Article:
Tag Archives: lesson 11 task

Changing the World, One Hack at a Time

This week’s lesson went a little differently, instead of reading multiple articles we got to also watch a video! Yayy!

The BBC documentary goes over the origins of hacking, and the hacker group Anonymous.

I’m sure you’ve heard of them, but how well do you really know them?

Anonymous originated from a website known as 4chan. If you go on this website it looks like we did a #tbt to the 90’s. Anyway, back to the main point, Anonymous is famous throughout the world for their hacking. The video describes the history of Anonymous, and also interviews current members.

From the video I found a couple of things shocking. One of them was the Internet’s ability to bring people together. This was shown through their protests, not through their computers, but in real life.

Again, the Internet is a powerful tool.

It showed that the group was not only comprised of immature teenage boys, but of all kinds of people.

Another thing that I found surprising Anonymous’s ability in general. In Egypt they were able to bypass the overpowering regime and provide means of communication for the people. Not only that, they were educating people on how to do it themselves, and even added medical information on tear gas, and how to make tear gas masks in the pdfs they sent out.

So far they don’t sound too bad right?

Well, there are some actions by Anonymous that are praiseworthy, there are also others that make me question the values and ethics of the group.

For example this recent article regarding the possible release of a sex tape demonstrates an invasion of privacy. The film also gives more examples of things the group has done the is questionable, so go take a look at the video.

Now that you’ve watched the video, what’s your take on Anonymous? Tell me in the comments, and I’ll see you next time!

Phreaking, Hacking, and Trolling

So this week we are reading Gabriella Coleman’s article “Phreaks, Hackers, and Trolls: The Politics of Transgression and Spectacle.”

Most of us have never heard of phreaks before (I had no clue what it was when I began reading the article). They’re basically the early versions of hackers. Wayyy back in the 1960s (I know that’s a long time) they modified phone frequencies to do not only make phone calls free, but to also gain information (they pretended to be scary information collecting companies and tricked people into giving out their social security numbers, credit card numbers, you know, the good stuff.)

I know what you’re thinking, those kind of phones actually existed before? Yes, they did.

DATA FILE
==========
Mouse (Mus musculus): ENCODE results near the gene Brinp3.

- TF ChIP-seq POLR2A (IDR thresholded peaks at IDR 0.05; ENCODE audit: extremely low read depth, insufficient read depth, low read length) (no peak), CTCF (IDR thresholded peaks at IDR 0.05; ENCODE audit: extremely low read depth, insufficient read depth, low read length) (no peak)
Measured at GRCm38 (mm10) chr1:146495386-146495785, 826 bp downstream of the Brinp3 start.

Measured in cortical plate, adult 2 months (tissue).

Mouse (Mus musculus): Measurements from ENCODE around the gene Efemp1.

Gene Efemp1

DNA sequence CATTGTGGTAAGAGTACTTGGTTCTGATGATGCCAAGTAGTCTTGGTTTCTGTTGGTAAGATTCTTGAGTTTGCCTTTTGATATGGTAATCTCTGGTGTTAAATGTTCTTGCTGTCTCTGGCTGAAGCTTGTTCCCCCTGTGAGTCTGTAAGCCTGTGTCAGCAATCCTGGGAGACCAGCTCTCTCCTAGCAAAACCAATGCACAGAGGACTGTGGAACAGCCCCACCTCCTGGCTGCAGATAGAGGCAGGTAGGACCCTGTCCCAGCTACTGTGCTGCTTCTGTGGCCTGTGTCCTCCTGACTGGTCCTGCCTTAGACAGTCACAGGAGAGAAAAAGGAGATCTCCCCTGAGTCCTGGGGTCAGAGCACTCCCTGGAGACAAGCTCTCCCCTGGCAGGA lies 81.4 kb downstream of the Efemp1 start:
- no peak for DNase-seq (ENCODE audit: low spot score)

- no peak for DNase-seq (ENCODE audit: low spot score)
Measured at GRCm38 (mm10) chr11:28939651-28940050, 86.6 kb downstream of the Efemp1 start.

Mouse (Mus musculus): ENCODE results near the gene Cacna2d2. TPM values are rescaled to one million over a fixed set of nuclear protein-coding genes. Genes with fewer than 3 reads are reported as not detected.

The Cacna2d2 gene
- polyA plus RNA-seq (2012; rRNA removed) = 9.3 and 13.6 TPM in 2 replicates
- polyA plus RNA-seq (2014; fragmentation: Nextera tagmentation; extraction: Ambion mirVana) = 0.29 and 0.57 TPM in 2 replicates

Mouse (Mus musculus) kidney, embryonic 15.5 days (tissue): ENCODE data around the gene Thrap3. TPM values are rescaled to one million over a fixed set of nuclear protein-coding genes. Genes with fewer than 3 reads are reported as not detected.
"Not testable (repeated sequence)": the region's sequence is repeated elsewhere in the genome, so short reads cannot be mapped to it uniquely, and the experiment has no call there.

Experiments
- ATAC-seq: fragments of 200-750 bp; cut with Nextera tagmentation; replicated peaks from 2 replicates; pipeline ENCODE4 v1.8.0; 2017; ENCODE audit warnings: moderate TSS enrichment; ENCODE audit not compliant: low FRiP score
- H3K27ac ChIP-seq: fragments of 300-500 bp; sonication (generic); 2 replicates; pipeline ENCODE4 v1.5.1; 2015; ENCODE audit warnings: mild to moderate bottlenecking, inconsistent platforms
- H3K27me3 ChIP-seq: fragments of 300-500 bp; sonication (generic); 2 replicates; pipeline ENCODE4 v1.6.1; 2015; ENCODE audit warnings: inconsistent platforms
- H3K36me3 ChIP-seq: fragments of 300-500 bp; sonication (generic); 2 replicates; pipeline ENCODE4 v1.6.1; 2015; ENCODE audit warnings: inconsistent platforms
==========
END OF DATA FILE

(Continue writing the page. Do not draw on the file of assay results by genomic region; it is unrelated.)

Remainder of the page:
More computer enthusiasts joined the phreaking movement, which later lead to hacking. Hackers are people who manipulate and modify computer networks to gain unauthorized access to data. In current news we see hacker groups take on governments and corporations. Sometimes they do this to highlight the security holes in a software, other times they do it to prove a point. Hacking can include a variety of things, such as simply stealing a password, or something as complex as taking control over a computer network.

This picture makes it seem as if hackers are criminals, but are they really? Well, it all depends on the context I think. If a hackers is able to get take control of a terrorist group’s social media accounts I think it’s a good thing. However, if a hacker decides to release nude pictures (like what happened recently with many celebrities, such as Jennifer Lawrence) then I think it is an invasion of privacy, and is totally wrong.

Here is a totally stereotypical idea of an Internet troll

Next, the article goes on about trolling. I believe that griefing is related to trolling (we’ve already covered this before, hopefully you still remember it). It is the intentional disturbance caused to get a reaction/response. You see this everywhere on the Internet, online games, Youtube, Twitter, etc. Most of the time I it doesn’t bothers me, however, others can take it more personally than I do. So do they really cause harm, or are they mere tricksters? Coleman ends the article by asking a similar question. Again, I  believe that it depends on the context.

So what do you think? Are trollers just tricksters? What are your thoughts on hackers, and phreakers (although there might not be anymore phreakers today)?

Let me know in your comments, and I’ll see you in my next post!